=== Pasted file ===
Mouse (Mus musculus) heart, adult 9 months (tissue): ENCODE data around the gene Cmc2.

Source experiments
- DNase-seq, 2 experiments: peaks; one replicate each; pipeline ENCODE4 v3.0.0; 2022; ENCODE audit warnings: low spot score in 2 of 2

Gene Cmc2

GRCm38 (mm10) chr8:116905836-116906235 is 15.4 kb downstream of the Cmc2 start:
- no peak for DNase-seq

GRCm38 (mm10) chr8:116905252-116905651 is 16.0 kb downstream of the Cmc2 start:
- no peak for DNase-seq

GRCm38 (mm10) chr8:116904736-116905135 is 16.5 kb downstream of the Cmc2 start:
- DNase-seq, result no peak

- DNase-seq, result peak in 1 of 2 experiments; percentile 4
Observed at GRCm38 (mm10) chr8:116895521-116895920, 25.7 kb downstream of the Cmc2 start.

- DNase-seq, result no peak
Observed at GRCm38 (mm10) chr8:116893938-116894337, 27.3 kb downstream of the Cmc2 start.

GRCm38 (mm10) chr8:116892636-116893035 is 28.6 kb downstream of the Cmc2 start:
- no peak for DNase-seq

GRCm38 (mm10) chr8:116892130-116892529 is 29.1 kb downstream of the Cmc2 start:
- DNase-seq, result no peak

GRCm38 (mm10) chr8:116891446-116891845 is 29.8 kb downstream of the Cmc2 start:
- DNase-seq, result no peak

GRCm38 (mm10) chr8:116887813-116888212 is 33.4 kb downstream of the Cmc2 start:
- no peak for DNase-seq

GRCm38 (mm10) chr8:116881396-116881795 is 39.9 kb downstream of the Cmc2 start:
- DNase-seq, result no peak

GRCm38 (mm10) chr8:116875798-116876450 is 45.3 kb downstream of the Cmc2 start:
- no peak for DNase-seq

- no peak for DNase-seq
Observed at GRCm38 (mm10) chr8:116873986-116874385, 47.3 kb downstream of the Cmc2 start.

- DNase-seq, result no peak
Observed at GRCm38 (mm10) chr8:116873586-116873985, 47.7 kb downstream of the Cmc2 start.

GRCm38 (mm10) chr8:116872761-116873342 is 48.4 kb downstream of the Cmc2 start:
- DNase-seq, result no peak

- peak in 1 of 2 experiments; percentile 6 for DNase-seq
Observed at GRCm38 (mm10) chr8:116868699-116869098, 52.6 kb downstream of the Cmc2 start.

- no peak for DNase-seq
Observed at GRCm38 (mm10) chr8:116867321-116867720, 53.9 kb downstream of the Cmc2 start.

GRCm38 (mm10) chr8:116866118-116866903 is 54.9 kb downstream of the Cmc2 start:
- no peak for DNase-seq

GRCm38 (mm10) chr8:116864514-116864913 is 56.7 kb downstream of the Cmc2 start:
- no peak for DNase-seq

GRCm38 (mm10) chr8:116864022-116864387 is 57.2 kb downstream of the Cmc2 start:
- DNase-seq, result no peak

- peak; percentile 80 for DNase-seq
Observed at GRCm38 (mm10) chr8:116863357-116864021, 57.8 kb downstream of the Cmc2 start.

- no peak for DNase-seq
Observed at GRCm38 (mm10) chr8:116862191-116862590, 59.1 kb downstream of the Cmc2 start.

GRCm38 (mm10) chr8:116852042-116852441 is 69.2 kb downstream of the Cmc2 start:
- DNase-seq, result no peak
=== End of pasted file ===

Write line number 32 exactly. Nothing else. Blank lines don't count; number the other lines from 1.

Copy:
- DNase-seq, result no peak